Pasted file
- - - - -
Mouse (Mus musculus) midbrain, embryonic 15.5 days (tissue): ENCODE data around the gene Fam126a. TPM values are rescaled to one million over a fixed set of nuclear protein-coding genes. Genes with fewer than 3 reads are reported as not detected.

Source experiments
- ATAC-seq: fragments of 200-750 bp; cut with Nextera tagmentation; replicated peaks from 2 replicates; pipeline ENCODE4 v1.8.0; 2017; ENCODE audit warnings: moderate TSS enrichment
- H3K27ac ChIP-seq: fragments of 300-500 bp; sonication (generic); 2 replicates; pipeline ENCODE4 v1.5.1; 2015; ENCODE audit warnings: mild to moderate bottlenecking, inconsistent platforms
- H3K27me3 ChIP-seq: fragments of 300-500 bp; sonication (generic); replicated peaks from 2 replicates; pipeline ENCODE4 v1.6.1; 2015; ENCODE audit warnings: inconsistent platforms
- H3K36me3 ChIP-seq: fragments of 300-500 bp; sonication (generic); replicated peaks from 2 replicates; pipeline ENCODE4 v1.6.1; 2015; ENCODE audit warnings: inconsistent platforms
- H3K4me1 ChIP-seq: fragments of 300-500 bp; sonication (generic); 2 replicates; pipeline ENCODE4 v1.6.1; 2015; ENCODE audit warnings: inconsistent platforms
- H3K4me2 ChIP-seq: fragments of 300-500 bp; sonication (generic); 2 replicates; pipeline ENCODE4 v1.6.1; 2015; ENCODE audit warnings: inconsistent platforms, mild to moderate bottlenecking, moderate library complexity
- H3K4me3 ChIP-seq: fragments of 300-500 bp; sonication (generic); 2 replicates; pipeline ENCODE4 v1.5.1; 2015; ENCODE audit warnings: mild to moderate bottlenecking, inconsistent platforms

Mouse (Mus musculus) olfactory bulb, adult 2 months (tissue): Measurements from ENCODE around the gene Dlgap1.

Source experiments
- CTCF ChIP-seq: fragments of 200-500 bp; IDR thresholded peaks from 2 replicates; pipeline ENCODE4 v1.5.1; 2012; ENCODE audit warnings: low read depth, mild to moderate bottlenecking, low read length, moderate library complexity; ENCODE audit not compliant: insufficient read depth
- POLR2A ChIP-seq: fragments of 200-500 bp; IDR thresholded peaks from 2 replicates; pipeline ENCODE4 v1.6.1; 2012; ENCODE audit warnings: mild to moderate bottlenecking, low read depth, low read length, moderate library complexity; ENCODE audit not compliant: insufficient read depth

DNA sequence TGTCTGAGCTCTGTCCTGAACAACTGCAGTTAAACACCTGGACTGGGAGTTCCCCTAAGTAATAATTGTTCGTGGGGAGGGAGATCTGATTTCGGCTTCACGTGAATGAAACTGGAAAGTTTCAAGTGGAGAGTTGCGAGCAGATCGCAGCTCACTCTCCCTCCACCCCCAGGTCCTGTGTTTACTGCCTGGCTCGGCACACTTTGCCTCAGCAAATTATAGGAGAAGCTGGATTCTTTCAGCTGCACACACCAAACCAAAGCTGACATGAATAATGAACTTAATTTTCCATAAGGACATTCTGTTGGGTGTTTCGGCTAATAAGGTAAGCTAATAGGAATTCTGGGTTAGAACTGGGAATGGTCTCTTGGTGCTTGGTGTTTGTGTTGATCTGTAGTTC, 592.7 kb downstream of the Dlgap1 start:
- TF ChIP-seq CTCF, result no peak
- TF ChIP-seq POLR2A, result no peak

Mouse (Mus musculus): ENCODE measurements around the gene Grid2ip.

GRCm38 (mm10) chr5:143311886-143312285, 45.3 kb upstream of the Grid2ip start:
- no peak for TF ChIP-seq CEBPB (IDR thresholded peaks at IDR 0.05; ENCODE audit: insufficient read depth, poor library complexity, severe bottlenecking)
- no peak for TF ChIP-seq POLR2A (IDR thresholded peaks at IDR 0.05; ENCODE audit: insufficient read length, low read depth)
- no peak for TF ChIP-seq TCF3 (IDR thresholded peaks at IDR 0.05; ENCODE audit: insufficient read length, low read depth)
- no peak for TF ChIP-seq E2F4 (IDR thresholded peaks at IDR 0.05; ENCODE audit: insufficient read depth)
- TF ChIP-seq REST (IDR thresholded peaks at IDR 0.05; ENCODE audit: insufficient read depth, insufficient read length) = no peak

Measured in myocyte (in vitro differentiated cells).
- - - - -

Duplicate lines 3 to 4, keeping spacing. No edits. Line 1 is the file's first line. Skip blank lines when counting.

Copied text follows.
- ATAC-seq: fragments of 200-750 bp; cut with Nextera tagmentation; replicated peaks from 2 replicates; pipeline ENCODE4 v1.8.0; 2017; ENCODE audit warnings: moderate TSS enrichment
- H3K27ac ChIP-seq: fragments of 300-500 bp; sonication (generic); 2 replicates; pipeline ENCODE4 v1.5.1; 2015; ENCODE audit warnings: mild to moderate bottlenecking, inconsistent platforms